UCLA Anderson | Mr. SME Consulting
GMAT 740, GPA 3.55 (as per WES paid service)
Kellogg | Mr. Concrete Angel
GRE 318, GPA 3.33
Chicago Booth | Mr. Unilever To MBB
GRE 308, GPA 3.8
Chicago Booth | Mr. Healthcare PM
GMAT 730, GPA 2.8
INSEAD | Mr. Product Manager
GMAT 740, GPA 63%
Kellogg | Ms. Sustainable Development
GRE N/A, GPA 3.4
Harvard | Mr. Finance
GMAT 750, GPA 3.0
Harvard | Mr. Defense Engineer
GMAT 730, GPA 3.6
Wharton | Mr. Future Non-Profit
GMAT 720, GPA 8/10
Harvard | Mr. Military Quant
GMAT 730, GPA 3.6
Harvard | Mr. Healthcare PE
GRE 340, GPA 3.5
Harvard | Ms. Female Sales Leader
GMAT 740 (target), GPA 3.45
Harvard | Mr. Renewables Athlete
GMAT 710 (1st take), GPA 3.63
Kellogg | Ms. Big4 M&A
GMAT 740, GPA 3.7
Duke Fuqua | Mr. Army Aviator
GRE 314, GPA 3.8
Harvard | Ms. Gay Techie
GRE 332, GPA 3.88
INSEAD | Mr. INSEAD Aspirant
GRE 322, GPA 3.5
Chicago Booth | Ms. Indian Banker
GMAT 740, GPA 9.18/10
MIT Sloan | Ms. Rocket Engineer
GMAT 710, GPA 3.9
Stanford GSB | Mr. Army Engineer
GRE 326, GPA 3.89
Duke Fuqua | Mr. Salesman
GMAT 700, GPA 3.0
Tuck | Mr. Liberal Arts Military
GMAT 680, GPA 2.9
Columbia | Mr. Energy Italian
GMAT 700, GPA 3.5
Duke Fuqua | Mr. Quality Assurance
GMAT 770, GPA 3.6
Harvard | Mr. African Energy
GMAT 750, GPA 3.4
NYU Stern | Ms. Luxury Retail
GMAT 730, GPA 2.5
Stanford GSB | Ms. Russland Native
GMAT 700, GPA 3.5

Babson Alum Outted As Author of GSElevator


A Babson College alum has been outted as the imaginative and often outrageous writer of the infamous Twitter account, GSElevator.

The New York Times yesterday (Feb. 24) identified John Lefevre, a former bond trader for Citigroup, as the author of the witty and sometimes offensive twitter account that pokes fun of the culture of Wall Street and in particular Goldman Sachs. More than 624,000 people follow the Twitter feed.

For the past three years, GSElevator has been entertaining both the denizens of Wall Street and the haters of the world of finance by reporting the kinds of comments that get passed among the investment bankers and traders in Goldman Sachs’ elevators.

A few typical barbs:

“I never give money to homeless people. I can’t reward failure in good conscience.”

“Only Neanderthals resort to violence. I prefer crushing one’s spirit, hope, or ego.”

“Some chick asked me what I would do with 10 million bucks. I told her I’d wonder where the rest of my money went.”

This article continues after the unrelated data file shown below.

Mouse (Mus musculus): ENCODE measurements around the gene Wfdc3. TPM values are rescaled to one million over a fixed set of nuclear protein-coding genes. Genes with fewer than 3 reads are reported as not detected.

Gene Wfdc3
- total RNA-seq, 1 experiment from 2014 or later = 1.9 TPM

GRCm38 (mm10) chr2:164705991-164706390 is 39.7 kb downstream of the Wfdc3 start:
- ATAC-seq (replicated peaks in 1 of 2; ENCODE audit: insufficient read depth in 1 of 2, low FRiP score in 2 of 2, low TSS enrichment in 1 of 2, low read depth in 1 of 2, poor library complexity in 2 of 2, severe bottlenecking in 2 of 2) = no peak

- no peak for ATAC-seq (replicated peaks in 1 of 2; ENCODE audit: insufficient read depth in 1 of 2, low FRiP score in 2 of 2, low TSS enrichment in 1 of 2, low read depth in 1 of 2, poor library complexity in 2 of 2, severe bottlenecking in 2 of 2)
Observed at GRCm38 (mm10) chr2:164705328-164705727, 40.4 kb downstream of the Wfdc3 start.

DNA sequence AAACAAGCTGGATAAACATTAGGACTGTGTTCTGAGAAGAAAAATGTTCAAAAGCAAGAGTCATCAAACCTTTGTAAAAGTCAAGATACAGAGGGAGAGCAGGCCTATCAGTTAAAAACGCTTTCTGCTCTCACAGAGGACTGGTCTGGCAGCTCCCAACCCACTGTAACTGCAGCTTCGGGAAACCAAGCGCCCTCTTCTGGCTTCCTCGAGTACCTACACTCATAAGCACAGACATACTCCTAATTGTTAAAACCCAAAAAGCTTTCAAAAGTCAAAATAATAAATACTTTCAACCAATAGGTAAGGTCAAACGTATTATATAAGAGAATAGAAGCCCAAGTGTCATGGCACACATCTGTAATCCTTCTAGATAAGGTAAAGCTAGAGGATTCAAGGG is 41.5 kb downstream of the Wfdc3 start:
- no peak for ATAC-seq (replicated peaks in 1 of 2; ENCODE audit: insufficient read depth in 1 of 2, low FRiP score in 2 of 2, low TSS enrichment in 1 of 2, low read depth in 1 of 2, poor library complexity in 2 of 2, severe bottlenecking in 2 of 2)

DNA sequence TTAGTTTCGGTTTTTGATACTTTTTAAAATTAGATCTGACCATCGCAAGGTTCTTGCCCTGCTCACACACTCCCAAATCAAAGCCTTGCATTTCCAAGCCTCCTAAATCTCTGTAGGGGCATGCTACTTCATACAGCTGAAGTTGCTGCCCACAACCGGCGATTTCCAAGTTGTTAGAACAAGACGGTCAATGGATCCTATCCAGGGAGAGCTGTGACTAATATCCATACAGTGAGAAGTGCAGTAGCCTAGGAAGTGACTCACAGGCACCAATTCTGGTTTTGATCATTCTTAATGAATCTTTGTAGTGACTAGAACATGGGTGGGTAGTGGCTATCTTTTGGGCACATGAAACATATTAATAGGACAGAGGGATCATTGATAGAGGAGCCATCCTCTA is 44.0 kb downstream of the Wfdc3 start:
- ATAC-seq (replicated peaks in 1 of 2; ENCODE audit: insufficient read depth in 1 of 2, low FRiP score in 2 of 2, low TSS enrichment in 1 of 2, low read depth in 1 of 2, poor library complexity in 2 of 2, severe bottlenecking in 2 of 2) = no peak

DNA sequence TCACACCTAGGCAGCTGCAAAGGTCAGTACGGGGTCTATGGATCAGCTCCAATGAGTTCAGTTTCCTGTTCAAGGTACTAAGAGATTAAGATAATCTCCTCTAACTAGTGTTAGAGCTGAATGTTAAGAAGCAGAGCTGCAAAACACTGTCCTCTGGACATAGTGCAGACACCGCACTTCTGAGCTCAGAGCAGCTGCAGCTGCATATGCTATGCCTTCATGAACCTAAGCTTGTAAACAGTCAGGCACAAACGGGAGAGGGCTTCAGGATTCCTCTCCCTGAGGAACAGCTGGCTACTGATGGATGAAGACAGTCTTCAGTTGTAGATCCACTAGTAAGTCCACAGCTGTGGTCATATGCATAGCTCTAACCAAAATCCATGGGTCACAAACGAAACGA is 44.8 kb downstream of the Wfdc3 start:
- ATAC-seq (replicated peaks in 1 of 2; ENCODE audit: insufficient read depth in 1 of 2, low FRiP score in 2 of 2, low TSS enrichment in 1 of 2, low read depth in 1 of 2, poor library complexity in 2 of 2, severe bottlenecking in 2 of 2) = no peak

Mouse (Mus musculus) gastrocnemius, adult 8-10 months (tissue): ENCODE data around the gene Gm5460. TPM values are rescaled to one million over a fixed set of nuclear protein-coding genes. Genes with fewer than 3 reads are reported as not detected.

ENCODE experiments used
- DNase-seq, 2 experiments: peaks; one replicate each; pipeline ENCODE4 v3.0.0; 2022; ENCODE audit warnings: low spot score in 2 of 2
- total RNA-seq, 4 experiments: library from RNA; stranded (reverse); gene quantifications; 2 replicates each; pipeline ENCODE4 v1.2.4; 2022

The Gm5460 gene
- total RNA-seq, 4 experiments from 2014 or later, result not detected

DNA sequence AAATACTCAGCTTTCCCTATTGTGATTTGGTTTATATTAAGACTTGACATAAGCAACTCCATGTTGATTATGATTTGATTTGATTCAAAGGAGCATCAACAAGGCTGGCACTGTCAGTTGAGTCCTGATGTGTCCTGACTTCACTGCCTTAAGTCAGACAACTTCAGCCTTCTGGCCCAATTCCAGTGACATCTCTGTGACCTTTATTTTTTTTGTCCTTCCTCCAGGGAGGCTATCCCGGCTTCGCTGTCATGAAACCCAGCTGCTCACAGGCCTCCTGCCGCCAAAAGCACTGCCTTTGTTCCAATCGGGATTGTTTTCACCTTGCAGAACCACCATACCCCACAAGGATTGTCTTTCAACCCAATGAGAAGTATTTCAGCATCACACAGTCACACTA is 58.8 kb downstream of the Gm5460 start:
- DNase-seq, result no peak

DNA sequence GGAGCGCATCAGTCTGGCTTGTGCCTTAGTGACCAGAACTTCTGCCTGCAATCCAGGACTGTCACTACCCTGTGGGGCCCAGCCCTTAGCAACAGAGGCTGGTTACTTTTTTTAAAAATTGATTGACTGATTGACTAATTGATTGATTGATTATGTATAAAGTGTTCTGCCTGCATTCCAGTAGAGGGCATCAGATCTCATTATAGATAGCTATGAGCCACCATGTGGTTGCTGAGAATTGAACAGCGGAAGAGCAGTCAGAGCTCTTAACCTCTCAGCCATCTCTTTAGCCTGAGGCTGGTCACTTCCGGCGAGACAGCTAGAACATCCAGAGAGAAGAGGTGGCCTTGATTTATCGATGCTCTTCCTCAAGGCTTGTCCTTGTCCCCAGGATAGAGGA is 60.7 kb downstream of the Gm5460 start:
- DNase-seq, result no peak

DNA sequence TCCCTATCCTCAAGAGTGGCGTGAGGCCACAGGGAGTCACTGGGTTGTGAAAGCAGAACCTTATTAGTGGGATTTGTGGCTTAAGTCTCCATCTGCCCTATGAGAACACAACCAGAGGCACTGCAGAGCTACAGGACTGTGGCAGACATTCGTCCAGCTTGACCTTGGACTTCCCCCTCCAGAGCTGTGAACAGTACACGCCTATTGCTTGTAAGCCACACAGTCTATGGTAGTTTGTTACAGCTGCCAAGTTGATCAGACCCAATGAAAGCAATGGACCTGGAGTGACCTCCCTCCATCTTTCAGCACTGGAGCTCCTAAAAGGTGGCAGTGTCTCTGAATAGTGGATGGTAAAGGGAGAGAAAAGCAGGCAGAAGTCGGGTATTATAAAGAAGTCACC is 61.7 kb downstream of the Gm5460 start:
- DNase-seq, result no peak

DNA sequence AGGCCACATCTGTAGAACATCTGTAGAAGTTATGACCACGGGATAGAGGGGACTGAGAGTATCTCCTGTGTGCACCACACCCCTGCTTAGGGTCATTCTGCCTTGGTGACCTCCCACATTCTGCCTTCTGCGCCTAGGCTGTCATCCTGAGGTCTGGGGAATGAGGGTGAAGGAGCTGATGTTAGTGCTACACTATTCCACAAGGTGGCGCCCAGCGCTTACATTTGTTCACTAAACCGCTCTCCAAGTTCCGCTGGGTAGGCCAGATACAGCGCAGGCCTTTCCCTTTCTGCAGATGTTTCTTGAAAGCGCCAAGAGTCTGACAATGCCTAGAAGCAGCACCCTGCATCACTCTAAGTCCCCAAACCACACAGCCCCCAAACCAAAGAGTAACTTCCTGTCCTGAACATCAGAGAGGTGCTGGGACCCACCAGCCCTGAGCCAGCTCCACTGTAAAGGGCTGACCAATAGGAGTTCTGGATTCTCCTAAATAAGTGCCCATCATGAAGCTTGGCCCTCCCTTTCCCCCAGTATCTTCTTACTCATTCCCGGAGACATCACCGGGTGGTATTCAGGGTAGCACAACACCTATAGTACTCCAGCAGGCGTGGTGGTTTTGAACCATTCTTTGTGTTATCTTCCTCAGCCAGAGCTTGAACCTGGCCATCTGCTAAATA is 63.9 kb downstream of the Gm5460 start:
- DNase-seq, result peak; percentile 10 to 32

“If your bachelor party revolves around a big steak dinner and a strip club, count me out. I did that last night.”

Yet Lefevre has never worked for Goldman. The author was successful in keeping his identity confidential even as he signed a lucrative book deal with Touchstone, an imprint of Simon & Schuster.


After investing weeks of reporting to uncover the man’s identity, The Times located him at his home in Texas where he immediately fessed up to being the owner of the Twitter account. “Frankly, I’m surprised it has taken this long,” he told a reporter for the newspaper. “I knew this day would come.”

He said the account started as “a joke to entertain myself…This was never about me as a person. It wasn’t about a firm. The stories aren’t Goldman Sachs in particular. It was about the culture in general.”

That culture has regularly attracted the second largest number of elite MBAs after consulting. So GS Elevator had special entertainment appeal to MBA students who either wanted to work on Wall Street or who felt their talents were better suited elsewhere in consulting, marketing or technology.


Lefevre started at Citigroup in New York in 2001 after graduating from Babson College. He then moved with Citigroup to London and hooked up with a boutique firm in Hong Kong in 2009. Lefevre told the Times his idea for the fake Twitter account occurred in the fall of 2011 when he was sitting with a friend at a bar.

At the time, a Twitter feed called @CondeElevator just began to chronicle the banter in the elevators of the media company Condé Nast. “I thought, ‘This is ridiculous that people are infatuated with Condé Nast. If they only saw the elitist, sexist and out-of-touch things bankers say.’ People had no idea what it is really like.”

He kept his ears attuned to noteworthy comments that he could flip into tweets. Lefevre said he overheard people at Goldman, where he had received a job offer at one point, say some fairly outrageous things. “Even socializing with them — going to bars and having guys buy girls drinks and then throw out a line like, ‘Don’t worry ladies, these drinks are on Goldman Sachs.’ ”


About The Author

John A. Byrne is the founder and editor-in-chief of C-Change Media, publishers of Poets&Quants and four other higher education websites. He has authored or co-authored more than ten books, including two New York Times bestsellers. John is the former executive editor of Businessweek, editor-in-chief of Businessweek. com, editor-in-chief of Fast Company, and the creator of the first regularly published rankings of business schools. As the co-founder of CentreCourt MBA Festivals, he hopes to meet you at the next MBA event in-person or online.